Scott, James and Thomas Johnson. “Bowling Alone but Online Together:  Social Capital in E-Communities.” Community Development 36 1 (2006): 9-28. Print.

In this work Scott and Johnson consider how voluntary association online creates e-communities; further, the authors also consider what the evolution of electronic communities presents for community development theory.  To serve this purpose the authors ask the following questions:

  1. What are the key features of online communities?
  2. How do they compare to (offline) communities of place?
  3. How are they designed and developed?
  4. How do e-community members use them to affect collective action?

Working from Robert Putnam’s articulation about the decline of social organizations in the United States over the last 50 years, Scott and Johnson discover community alternatives existing in the non-physical space of the internet.  The authors note that the e-community is a much richer environment than past internet sites of CMC like chat rooms, discussion lists, or collaboration systems.  The formation of ecommunities are predicated on a couple of core tenets by Ostrom (1991):

  1. Communities that share a common resource must have boundaries.  This makes distinctions between who has access and who doesn’t clear in order to protect the digital commons of the ecommunity.
  2. Rules governing the collective use of resources are geared to the needs of members.
  3. Sanctions are appropriate – and whenever possible, enforced by members
  4. Some conflict in inevitable.  Community members must be able to access low-cost tools for conflict resolution.

The authors recognize that a key component to productive online communities are “reputation systems” that augment members’ identities.  These identities are subject to the technologies that filter information, connect potential collaborators and establish and enforce standards of community that govern (11).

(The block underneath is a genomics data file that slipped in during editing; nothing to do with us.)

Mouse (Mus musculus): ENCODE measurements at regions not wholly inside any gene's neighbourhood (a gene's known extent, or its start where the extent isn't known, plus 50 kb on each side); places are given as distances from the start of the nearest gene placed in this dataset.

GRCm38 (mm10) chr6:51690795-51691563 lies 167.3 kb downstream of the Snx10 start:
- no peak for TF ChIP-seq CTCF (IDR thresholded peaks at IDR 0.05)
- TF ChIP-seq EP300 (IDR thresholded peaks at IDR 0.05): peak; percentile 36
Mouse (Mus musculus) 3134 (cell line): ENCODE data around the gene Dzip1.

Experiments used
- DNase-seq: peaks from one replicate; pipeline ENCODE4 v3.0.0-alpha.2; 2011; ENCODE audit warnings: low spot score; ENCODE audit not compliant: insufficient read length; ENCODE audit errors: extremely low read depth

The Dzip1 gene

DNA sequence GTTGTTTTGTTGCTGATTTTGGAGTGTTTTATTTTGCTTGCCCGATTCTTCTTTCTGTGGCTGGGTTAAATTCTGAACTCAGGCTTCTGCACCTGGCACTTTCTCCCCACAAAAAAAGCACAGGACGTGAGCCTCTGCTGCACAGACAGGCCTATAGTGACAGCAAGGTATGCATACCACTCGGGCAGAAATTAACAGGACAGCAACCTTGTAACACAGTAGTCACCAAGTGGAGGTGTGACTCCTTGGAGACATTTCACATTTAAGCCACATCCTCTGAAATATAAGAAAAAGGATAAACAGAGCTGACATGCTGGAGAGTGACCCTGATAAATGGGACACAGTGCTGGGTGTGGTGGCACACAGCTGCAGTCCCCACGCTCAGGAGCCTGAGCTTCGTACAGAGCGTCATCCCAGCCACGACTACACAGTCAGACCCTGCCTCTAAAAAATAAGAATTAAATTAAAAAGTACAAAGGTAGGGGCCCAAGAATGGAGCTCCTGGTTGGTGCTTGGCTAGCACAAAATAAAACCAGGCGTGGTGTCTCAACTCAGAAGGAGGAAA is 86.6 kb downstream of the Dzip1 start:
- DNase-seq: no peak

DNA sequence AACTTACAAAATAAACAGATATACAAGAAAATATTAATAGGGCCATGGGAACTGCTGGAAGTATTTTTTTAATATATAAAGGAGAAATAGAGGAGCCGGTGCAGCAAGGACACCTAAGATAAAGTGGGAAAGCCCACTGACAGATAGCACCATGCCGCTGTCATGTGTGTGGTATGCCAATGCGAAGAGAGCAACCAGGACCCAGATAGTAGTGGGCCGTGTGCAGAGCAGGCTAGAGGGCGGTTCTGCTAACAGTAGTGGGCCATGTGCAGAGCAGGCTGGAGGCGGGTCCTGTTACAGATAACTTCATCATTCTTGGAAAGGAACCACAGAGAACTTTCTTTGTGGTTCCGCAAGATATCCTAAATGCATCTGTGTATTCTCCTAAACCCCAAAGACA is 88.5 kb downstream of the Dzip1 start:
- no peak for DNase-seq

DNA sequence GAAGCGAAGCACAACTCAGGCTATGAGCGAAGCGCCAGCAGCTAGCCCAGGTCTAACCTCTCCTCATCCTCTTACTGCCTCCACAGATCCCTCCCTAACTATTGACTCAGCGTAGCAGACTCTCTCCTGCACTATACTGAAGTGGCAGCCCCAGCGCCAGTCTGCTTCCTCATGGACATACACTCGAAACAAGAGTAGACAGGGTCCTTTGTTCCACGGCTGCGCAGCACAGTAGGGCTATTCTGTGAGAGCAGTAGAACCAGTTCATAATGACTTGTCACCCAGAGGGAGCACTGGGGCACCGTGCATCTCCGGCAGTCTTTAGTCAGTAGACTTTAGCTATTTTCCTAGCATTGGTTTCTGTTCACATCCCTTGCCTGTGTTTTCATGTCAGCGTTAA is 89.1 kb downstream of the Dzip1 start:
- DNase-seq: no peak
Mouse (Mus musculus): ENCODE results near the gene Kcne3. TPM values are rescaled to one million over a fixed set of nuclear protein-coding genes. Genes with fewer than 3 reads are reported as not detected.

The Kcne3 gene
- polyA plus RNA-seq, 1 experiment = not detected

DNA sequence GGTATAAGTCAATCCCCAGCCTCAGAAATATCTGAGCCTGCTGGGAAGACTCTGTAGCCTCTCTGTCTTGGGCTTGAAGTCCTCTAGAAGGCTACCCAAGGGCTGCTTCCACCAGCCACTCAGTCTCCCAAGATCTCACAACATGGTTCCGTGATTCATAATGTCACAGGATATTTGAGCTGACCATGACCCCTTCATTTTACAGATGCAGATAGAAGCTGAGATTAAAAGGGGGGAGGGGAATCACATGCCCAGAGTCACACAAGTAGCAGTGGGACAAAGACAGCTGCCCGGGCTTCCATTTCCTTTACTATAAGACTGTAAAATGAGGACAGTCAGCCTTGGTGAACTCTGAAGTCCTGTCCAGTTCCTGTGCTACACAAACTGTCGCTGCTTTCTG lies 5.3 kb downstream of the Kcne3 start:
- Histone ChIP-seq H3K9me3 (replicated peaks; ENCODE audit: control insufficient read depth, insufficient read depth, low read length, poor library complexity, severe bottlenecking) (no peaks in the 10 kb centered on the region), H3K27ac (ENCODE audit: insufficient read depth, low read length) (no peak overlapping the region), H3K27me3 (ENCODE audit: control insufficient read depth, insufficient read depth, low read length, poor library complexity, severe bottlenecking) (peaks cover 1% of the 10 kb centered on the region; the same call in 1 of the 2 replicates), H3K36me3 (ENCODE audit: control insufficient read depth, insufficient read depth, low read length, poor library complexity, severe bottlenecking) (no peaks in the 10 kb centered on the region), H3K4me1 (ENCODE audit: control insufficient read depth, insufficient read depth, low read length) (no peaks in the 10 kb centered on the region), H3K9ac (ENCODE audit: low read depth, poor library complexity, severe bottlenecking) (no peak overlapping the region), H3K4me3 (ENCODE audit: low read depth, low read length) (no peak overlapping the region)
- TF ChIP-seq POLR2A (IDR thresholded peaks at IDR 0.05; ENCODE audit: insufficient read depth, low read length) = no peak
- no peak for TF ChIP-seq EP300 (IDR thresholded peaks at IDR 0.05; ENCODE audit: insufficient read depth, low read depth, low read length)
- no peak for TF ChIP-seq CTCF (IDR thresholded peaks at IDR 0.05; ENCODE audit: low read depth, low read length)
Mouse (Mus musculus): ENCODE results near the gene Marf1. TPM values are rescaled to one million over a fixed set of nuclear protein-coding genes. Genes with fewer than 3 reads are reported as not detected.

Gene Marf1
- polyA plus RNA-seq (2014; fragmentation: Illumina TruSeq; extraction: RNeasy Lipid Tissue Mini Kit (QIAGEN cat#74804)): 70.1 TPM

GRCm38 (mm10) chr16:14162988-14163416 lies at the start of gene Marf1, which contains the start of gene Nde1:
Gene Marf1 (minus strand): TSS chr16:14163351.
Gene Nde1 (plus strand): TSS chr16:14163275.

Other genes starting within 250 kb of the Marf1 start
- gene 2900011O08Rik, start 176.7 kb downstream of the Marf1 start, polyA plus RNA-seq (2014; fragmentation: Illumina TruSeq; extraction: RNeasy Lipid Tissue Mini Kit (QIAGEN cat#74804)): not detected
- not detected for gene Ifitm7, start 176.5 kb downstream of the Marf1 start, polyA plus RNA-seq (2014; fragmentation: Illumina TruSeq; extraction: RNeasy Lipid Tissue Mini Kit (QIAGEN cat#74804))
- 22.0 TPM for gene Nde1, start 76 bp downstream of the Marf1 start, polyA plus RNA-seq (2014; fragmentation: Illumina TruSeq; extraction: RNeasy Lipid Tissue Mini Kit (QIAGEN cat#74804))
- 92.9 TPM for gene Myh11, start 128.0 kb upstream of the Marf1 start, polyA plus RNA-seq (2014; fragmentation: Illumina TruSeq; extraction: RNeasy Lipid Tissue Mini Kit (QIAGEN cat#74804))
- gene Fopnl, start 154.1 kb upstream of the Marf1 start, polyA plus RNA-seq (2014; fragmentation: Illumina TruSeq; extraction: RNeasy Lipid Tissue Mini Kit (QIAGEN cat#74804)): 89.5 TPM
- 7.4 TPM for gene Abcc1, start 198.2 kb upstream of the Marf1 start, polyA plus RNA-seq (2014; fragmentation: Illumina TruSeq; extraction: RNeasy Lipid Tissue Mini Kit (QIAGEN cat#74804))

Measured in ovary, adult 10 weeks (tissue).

The authors establish some key characteristics of online communities:

  1. Membership – usually self-selected based on common interest
  2. Identity – Extra-legal.  Not locatable.  Actions are rarely anonymous
  3. Norms – formal and informal.  Fairly absolute and single sanctions
  4. Authentic communication – overcomes space-time limits through technology.  Constrained by Internet access and lack of media “bandwidth.”
  5. Respect or Status – Readily apparent.  Cumulative.  General.  Earned by positive contribution and peer review.
  6. Social capital – one of a few resources to affect collective action.

Key Definitions:

  1. Online communities – groups of people with common interests that communicate regularly, and for some duration, in an organized way over the Internet (Ridings 2002) (9).
  2. Community – a group of people sharing common rights, privileges, or interests, or living in the same place under the same lawas and regulations (10).
  3. Social capital – the norms and networks that enable people to act collectively (12).

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